The complaint relies on Eastland v. U.S. Servicemen’s Fund, 421 U.S. 491 (1975), for the proposition that the court has the power to declare the subpoena invalid and enjoin its enforcement. The issue in Eastland was whether a federal court may enjoin the issuance by Congress of a subpoena that directed a bank to produce the bank records of an organization that claimed a First Amendment privilege status for the records, on the ground that the records were the equivalent of confidential membership lists.
The United States Servicemen’s Fund, Inc. (USSF) was a nonprofit membership corporation supported by contributions that established meeting spaces near domestic military installations and published “underground” newspapers meant to communicate, to service members, opposition to the United States’s involvement in anti-communism efforts in Southeast Asia. In early 1970, a Senate resolution authorized the Subcommittee on Internal Security to study and investigate the administration, operation and enforcement of the Internal Security Act of 1950, including the “extent, nature, and effect of subversive activities in the United States” and directed inquiry concerning “infiltration by persons who are or may be under the domination of the foreign government.” The subcommittee began an inquiry into the activities of USSF and requested the organization’s bank records. USSF argued that the bank’s compliance with such a subpoena would infringe on the organization’s First Amendment rights because the purpose of the subpoena was to “harass, chill, punish and deter” USSF and its members in the exercise of their First Amendment rights of freedom of the press and association.
The Supreme Court found that the district court properly entertained the action initially because there is “a significant difference between a subpoena that seeks information directly from a party and one that seeks the same information from a third person. In the former case, the party can resist, and thereby test the subpoena; in the latter case, however, unless a court may inquire to determine whether a legitimate legislative purpose is present … compliance by the third person could frustrate any judicial inquiry.” The court then rejected USSF’s arguments and reaffirmed that if members of Congress are acting within the legitimate legislative sphere, the Speech or Debate Clause is an absolute bar to interference in the investigation by the judicial branch.
Watkins v. United States
The question, then, is whether Cummings’s subpoena of Trump’s financial information is part of a legitimate legislative purpose. The answer is almost certainly “yes.”
The power of Congress to investigate and obtain information is very broad. While there is no express provision in the Constitution that addresses the investigative power, the Supreme Court has firmly established that such power is so essential to the legislative function as to be implied from the general vesting of legislative powers in Congress. Trump’s complaint seeks to rely on Watkins v. United States, 354 U.S. 178 (1957), a McCarthy-era case, to support an argument that there is no valid legislative purpose to Cummings’s inquiry.
Notably, the assertion that there is no valid legislative purpose for the committee’s inquiry is the same argument the White House is using to oppose congressional requests for information from the administration. White House counsel Pat Cipollone, in his March 4 letter to Cummings regarding the committee’s inquiry into the White House’s handling of security clearances, relied on the same case to argue that because Congress derives its oversight authority from its legislative powers, the White House must ensure that any request from the committee serves a legitimate legislative purpose. The White House, in essence, sought to reverse the traditional presumption in informational struggles between the two branches—that Congress is generally entitled to receive information and it is the executive branch that must make a convincing argument regarding why withholding such information either protects national security or is in the public interest in order to rely on a claim of executive privilege.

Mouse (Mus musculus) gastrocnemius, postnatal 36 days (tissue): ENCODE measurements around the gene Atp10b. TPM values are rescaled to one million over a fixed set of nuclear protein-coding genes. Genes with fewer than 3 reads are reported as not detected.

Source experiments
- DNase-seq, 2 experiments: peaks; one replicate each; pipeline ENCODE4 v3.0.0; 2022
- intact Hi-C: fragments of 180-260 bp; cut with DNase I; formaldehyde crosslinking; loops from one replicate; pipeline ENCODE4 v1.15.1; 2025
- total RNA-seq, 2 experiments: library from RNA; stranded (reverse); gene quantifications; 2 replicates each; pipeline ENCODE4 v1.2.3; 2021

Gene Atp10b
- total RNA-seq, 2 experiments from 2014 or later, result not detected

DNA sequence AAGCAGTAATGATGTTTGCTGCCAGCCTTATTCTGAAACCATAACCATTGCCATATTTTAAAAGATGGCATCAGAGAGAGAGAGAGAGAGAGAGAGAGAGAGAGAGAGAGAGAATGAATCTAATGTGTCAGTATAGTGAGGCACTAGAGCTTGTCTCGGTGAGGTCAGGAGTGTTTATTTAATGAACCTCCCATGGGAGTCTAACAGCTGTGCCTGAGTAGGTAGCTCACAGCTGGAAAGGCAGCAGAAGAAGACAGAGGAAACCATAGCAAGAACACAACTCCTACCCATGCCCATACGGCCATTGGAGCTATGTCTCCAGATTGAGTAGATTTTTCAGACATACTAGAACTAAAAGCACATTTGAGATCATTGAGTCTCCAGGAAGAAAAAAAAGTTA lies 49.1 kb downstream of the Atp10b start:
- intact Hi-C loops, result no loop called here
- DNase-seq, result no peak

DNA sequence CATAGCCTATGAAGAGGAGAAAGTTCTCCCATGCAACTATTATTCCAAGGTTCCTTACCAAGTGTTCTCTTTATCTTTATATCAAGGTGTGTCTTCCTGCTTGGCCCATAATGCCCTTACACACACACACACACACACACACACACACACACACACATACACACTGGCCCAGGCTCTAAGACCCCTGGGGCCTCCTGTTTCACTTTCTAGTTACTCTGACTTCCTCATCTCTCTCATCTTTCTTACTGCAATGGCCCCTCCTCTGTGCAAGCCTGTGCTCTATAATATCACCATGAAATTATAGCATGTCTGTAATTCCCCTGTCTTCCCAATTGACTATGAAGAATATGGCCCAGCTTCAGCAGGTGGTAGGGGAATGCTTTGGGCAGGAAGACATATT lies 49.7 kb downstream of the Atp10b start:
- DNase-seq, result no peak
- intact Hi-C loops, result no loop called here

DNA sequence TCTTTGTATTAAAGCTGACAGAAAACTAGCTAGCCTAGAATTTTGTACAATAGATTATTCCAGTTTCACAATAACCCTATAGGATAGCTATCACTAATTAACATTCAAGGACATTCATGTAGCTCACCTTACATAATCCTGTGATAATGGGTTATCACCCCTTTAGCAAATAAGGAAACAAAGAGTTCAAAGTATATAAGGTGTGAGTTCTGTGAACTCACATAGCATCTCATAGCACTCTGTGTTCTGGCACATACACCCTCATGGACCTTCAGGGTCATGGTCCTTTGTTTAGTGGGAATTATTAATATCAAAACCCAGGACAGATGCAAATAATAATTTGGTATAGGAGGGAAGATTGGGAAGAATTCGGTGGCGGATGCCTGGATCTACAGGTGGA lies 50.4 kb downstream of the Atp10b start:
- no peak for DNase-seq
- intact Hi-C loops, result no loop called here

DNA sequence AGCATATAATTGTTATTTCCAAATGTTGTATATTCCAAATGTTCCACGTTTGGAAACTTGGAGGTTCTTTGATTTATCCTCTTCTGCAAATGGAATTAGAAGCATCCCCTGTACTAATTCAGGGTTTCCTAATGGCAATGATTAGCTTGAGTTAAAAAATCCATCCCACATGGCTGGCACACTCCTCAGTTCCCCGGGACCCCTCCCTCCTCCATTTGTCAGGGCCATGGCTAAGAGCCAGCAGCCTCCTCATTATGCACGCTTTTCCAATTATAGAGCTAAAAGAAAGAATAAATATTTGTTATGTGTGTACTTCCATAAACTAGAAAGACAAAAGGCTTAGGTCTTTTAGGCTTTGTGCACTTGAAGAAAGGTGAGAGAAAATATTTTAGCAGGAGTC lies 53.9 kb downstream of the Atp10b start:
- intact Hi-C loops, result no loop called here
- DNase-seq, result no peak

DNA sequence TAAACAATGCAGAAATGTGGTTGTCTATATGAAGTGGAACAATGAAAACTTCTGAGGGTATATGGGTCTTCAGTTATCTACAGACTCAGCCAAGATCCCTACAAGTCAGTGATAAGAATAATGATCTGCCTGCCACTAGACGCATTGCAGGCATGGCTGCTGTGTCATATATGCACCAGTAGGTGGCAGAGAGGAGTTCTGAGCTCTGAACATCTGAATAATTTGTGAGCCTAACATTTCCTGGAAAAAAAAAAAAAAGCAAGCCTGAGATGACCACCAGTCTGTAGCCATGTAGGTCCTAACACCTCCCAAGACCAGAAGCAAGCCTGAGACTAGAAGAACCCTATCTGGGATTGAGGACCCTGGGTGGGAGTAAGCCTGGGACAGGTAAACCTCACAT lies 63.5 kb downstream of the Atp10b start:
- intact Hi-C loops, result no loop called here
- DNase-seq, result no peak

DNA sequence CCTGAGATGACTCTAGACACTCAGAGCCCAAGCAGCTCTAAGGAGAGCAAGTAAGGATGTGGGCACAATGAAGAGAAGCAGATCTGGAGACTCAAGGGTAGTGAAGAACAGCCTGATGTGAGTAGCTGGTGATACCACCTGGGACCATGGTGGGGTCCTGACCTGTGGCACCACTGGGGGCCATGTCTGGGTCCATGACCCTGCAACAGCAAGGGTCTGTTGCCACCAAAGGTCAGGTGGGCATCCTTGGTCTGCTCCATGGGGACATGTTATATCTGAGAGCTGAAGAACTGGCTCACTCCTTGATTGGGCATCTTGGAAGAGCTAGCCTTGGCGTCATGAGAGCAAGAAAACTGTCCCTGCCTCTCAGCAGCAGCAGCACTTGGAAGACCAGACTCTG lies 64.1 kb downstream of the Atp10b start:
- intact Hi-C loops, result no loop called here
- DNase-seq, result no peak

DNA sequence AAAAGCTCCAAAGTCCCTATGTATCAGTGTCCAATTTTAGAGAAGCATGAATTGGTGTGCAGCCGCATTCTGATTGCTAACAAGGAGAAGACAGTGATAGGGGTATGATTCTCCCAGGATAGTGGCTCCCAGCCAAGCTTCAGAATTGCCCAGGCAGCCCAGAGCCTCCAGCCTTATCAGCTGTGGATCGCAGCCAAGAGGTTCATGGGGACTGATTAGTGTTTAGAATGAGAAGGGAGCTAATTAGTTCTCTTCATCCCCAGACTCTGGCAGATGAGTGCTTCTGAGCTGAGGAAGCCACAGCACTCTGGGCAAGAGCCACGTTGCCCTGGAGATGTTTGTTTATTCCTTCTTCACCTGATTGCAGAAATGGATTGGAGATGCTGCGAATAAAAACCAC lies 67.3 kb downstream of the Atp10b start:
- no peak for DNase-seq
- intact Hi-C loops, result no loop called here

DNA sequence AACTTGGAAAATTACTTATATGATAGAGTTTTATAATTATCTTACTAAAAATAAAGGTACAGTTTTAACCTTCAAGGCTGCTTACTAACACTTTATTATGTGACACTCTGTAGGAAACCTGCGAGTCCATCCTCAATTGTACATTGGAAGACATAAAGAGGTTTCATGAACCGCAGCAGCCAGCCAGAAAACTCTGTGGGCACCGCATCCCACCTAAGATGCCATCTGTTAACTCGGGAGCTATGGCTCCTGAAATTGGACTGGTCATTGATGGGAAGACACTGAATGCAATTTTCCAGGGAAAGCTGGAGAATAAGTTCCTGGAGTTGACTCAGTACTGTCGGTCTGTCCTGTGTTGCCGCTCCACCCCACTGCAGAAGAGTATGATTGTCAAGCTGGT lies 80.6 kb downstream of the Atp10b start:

But such claims are disingenuous. The Supreme Court has affirmed over and over that the power to investigate implied by the Constitution’s grant of legislative power to Congress is very broad. Indeed, a portion of the Watkins opinion makes this point:
The power of the Congress to conduct investigations is inherent in the legislative process. That power is broad. It encompasses inquiries concerning the administration of existing laws, as well as proposed or possibly needed statutes. It includes surveys of defects in our social, economic or political system for the purpose of enabling the Congress to remedy them. It comprehends probes into departments of the Federal Government to expose corruption, inefficiency or waste. But, broad as is this power of inquiry, it is not unlimited.
So what was the limitation on Congress’s investigative power in Watkins? John Watkins was a private citizen and a labor organizer for the United Autoworkers International Union who in 1954 appeared before Senator Joseph McCarthy’s House Un-American Activities Committee. When he refused to answer questions about the communist loyalties of several of his acquaintances, he was convicted of contempt of Congress. The Supreme Court found that his conviction for contempt was invalid under the Due Process Clause of the Fifth Amendment. The court stated:
There is no general authority to expose the private affairs of individuals without justification in terms of the functions of the Congress. This was freely conceded by the Solicitor General in his argument of this case. Nor is the Congress a law enforcement or trial agency. These are functions of the executive and judicial departments of government. No inquiry is an end in itself; it must be related to, and in furtherance of, a legitimate task of the Congress. Investigations conducted solely for the personal aggrandizement of the investigators or to “punish” those investigated are indefensible.